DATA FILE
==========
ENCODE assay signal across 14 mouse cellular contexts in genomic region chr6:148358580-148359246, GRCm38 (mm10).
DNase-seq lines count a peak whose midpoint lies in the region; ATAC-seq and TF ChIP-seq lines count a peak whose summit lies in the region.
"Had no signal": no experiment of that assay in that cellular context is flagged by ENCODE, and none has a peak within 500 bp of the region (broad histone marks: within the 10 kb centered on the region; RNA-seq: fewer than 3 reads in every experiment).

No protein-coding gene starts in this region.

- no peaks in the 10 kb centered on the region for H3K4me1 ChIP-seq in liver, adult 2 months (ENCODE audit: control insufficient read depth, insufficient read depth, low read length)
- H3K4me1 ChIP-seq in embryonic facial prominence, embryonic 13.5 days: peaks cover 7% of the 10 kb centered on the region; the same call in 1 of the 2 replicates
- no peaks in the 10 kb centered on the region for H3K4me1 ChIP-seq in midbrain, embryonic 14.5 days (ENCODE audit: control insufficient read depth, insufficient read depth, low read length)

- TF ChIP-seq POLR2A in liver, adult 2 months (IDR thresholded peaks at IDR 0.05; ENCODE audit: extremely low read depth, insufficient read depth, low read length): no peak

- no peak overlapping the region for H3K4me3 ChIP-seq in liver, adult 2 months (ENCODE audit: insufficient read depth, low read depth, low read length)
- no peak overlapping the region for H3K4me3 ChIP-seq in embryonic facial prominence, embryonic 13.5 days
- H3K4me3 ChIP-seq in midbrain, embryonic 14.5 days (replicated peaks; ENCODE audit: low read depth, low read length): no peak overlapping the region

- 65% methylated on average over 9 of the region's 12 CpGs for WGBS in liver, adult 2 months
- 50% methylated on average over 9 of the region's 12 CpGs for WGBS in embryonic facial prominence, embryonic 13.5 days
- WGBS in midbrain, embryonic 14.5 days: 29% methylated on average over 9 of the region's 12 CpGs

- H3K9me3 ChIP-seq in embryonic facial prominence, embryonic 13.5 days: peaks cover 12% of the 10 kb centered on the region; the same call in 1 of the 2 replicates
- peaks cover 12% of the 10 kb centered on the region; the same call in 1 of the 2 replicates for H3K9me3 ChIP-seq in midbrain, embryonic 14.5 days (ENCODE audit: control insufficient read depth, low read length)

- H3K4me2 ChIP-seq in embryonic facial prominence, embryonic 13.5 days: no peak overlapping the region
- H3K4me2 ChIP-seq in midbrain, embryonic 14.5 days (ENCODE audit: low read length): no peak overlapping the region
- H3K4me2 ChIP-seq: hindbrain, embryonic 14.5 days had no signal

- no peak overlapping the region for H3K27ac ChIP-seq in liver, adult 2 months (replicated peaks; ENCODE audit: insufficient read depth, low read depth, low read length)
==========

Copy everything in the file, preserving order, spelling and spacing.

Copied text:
ENCODE assay signal across 14 mouse cellular contexts in genomic region chr6:148358580-148359246, GRCm38 (mm10).
DNase-seq lines count a peak whose midpoint lies in the region; ATAC-seq and TF ChIP-seq lines count a peak whose summit lies in the region.
"Had no signal": no experiment of that assay in that cellular context is flagged by ENCODE, and none has a peak within 500 bp of the region (broad histone marks: within the 10 kb centered on the region; RNA-seq: fewer than 3 reads in every experiment).

No protein-coding gene starts in this region.

- no peaks in the 10 kb centered on the region for H3K4me1 ChIP-seq in liver, adult 2 months (ENCODE audit: control insufficient read depth, insufficient read depth, low read length)
- H3K4me1 ChIP-seq in embryonic facial prominence, embryonic 13.5 days: peaks cover 7% of the 10 kb centered on the region; the same call in 1 of the 2 replicates
- no peaks in the 10 kb centered on the region for H3K4me1 ChIP-seq in midbrain, embryonic 14.5 days (ENCODE audit: control insufficient read depth, insufficient read depth, low read length)

- TF ChIP-seq POLR2A in liver, adult 2 months (IDR thresholded peaks at IDR 0.05; ENCODE audit: extremely low read depth, insufficient read depth, low read length): no peak

- no peak overlapping the region for H3K4me3 ChIP-seq in liver, adult 2 months (ENCODE audit: insufficient read depth, low read depth, low read length)
- no peak overlapping the region for H3K4me3 ChIP-seq in embryonic facial prominence, embryonic 13.5 days
- H3K4me3 ChIP-seq in midbrain, embryonic 14.5 days (replicated peaks; ENCODE audit: low read depth, low read length): no peak overlapping the region

- 65% methylated on average over 9 of the region's 12 CpGs for WGBS in liver, adult 2 months
- 50% methylated on average over 9 of the region's 12 CpGs for WGBS in embryonic facial prominence, embryonic 13.5 days
- WGBS in midbrain, embryonic 14.5 days: 29% methylated on average over 9 of the region's 12 CpGs

- H3K9me3 ChIP-seq in embryonic facial prominence, embryonic 13.5 days: peaks cover 12% of the 10 kb centered on the region; the same call in 1 of the 2 replicates
- peaks cover 12% of the 10 kb centered on the region; the same call in 1 of the 2 replicates for H3K9me3 ChIP-seq in midbrain, embryonic 14.5 days (ENCODE audit: control insufficient read depth, low read length)

- H3K4me2 ChIP-seq in embryonic facial prominence, embryonic 13.5 days: no peak overlapping the region
- H3K4me2 ChIP-seq in midbrain, embryonic 14.5 days (ENCODE audit: low read length): no peak overlapping the region
- H3K4me2 ChIP-seq: hindbrain, embryonic 14.5 days had no signal

- no peak overlapping the region for H3K27ac ChIP-seq in liver, adult 2 months (replicated peaks; ENCODE audit: insufficient read depth, low read depth, low read length)